In this section, Dr. Sastry discusses the challenges of teaching in real-world contexts, the value of motivating students with pressing issues, and what goes into selecting a good partner organization.
Challenges of Teaching in Real-World Contexts
One challenge with real-world teaching experiences is that there is always an asymmetrical relationship. It’s a given that your partners in the organization know so much more about the subject, and that we are going to have a very shallow take on things. So how do you handle the mismatch, given that the organization’s job cannot be solely to teach us about the subject—and that our job is to deliver something that they wouldn’t have gotten otherwise? In the case of Sangath, our partner organization during the workshop, we wanted to give them something they wouldn’t have had time or the ability to do without partnering with us.
One way around this is to refine the problem so that it becomes a very specific technical problem that would require a technology or an app to accomplish. But, for this workshop, I wanted something much messier and earlier in the process. For example, maintaining people on their addiction treatment even when there isn't an existing infrastructure. This is an area where you could misstep and come up with ideas that are completely irrelevant, which definitely makes it a challenge.
In contrast to what we do in GlobalHealth Lab, where we actually change how an organization treats patients, for this short intensive course, we weren’t giving our partner organization advice on what exactly to do. Instead, we wanted to fuel their thinking about the problem.
It can be difficult for students to imagine what it’s like to live in rural India and not have a smartphone, constant access to the internet, or a car. A good pre-assignment might have been a set of videos, or first-person accounts that would give a more vivid and emotionally compelling picture of daily life of the patients Sangath was trying to reach.
Since we were tackling issues related to mental health, I wanted them to understand that, from a global perspective, the number of people who don’t have access to mental health care who need it is huge, especially if you look at standard measures of burden of disease. I think it’s motivating for students to realize that what we are looking at are current, existing, pressing challenges.
We don’t have many global approaches to mental health that include a sense of what is scalable in different settings, or what works in different contexts. I think that that's one advantage of having a real world challenge that we could back up with data and context. I think all the students left knowing more about these big issues, which is great because they really should know about them.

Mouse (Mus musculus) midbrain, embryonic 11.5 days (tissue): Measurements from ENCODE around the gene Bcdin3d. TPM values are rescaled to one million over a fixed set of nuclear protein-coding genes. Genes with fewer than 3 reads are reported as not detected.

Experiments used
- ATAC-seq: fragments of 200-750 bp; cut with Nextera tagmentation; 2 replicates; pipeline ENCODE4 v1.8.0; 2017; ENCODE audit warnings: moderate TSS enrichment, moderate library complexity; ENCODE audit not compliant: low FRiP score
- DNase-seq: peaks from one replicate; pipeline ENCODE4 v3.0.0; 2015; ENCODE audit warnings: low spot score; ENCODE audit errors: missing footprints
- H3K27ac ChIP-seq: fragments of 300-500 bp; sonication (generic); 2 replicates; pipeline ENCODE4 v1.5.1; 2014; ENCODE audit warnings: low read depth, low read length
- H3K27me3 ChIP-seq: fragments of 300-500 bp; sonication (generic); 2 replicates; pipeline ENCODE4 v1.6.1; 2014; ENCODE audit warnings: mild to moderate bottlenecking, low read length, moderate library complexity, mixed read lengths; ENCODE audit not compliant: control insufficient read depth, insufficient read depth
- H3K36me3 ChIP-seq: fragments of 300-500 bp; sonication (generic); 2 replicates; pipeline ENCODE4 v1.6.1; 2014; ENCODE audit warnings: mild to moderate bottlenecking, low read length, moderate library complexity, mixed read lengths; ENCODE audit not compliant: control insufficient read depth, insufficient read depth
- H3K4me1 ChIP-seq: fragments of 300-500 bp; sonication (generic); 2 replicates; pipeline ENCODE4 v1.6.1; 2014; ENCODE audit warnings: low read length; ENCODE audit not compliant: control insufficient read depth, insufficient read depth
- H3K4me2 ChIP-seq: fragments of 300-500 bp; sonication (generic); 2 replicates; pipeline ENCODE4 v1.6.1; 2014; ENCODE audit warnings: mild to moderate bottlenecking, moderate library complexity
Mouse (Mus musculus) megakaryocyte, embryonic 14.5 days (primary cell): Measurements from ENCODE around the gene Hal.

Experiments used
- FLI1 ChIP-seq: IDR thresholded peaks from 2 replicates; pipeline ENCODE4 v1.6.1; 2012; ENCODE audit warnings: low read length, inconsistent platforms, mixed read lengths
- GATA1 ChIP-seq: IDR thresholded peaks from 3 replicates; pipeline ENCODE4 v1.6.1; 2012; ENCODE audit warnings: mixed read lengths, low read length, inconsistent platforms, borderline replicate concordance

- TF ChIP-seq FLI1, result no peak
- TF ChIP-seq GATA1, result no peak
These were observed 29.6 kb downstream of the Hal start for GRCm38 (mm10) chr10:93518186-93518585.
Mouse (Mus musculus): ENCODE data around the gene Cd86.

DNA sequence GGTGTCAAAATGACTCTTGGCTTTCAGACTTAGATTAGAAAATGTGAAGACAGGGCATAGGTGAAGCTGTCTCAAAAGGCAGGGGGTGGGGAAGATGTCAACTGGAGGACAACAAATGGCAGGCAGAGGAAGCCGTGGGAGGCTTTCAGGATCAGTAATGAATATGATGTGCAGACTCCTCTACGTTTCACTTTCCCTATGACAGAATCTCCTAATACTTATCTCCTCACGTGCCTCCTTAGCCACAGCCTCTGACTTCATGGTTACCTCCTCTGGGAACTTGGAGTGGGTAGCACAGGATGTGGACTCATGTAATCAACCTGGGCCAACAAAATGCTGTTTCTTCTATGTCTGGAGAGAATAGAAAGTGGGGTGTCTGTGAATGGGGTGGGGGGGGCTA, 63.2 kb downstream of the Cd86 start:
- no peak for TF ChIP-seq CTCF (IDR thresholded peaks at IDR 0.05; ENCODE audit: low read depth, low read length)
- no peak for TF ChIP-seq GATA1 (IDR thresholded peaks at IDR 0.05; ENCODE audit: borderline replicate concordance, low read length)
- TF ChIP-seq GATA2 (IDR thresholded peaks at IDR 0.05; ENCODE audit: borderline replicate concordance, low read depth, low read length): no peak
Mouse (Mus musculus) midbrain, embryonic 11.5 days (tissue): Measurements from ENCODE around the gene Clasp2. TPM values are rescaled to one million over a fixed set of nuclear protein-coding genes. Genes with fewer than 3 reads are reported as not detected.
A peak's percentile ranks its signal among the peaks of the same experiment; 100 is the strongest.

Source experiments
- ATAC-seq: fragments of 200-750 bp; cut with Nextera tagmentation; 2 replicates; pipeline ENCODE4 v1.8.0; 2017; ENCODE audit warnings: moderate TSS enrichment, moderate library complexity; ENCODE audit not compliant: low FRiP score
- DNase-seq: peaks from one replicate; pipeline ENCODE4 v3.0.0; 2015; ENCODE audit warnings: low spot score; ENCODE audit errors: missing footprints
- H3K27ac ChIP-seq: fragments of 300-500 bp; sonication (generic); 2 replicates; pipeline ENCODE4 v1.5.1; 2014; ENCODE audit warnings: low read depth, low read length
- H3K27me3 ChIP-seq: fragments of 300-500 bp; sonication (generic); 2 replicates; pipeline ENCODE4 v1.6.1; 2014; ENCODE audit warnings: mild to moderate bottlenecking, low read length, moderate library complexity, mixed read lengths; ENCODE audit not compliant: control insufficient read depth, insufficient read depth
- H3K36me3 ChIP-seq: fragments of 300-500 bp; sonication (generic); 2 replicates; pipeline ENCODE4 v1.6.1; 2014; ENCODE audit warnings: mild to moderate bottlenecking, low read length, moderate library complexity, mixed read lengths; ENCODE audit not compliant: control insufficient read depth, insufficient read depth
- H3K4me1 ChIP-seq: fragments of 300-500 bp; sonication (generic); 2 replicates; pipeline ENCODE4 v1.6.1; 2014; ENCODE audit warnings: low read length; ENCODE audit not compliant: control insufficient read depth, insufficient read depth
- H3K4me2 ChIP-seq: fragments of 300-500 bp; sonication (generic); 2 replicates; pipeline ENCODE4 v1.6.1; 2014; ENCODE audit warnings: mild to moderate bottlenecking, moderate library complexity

Selecting a Partner Organization
When you design a workshop such as this, you recognize there are a lot of moving parts. You need an introduction, context-setting and general information. Then you need to learn about the organization. We provided a bench of experts that the teams were able to draw on, but students also had to interact directly with the organization itself to test, explore and build upon their ideas.
I needed to pick an organization with enough breadth to generate enough different projects, but the scope had to be focused enough so that learning about it would be meaningful. Then, the organization also needed to have bandwidth to work with us. Some of my partners are great organizations, but you might not be able to reach them by phone every day for three days, so we couldn’t have that.
The organization also had to have some presence in the literature and online. It gave the students a hook, and lent a lot of credibility and interest to the problem statement to be able to read published articles as well as the organization's own publications, and to be able to watch a TED Talk—in this case, Vikram Patel’s TED Talk really added a lot. I think you’ve got to go for something that is accessible to the students in those ways.